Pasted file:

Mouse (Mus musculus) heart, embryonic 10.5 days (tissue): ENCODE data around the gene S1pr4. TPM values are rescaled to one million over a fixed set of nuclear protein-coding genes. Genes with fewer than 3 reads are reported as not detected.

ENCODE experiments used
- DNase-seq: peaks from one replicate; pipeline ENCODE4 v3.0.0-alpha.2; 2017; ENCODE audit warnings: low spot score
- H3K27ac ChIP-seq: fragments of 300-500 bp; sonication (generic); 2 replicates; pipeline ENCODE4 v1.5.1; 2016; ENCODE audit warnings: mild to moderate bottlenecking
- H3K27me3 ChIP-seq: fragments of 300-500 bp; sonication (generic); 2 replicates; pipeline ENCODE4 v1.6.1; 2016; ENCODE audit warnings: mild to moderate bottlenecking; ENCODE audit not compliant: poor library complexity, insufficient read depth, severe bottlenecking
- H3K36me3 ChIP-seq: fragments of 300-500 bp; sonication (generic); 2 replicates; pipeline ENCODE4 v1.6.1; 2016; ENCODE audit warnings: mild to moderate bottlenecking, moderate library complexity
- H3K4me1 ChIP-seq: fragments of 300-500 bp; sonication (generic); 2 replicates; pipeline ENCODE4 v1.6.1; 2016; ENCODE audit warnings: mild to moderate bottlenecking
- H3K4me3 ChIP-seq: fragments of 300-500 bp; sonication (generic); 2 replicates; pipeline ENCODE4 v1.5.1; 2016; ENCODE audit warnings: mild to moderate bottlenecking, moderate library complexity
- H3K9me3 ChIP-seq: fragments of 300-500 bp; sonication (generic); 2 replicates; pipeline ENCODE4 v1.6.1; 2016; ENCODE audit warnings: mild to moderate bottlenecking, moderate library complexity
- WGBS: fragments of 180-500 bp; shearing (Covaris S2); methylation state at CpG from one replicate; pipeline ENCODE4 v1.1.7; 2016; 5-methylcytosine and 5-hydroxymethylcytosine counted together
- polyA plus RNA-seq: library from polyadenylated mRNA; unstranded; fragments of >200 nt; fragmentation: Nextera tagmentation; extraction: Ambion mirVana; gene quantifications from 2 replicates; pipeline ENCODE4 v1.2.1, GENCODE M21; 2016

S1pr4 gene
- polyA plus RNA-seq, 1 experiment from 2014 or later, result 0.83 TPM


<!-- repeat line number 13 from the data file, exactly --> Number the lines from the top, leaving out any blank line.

- polyA plus RNA-seq, 1 experiment from 2014 or later, result 0.83 TPM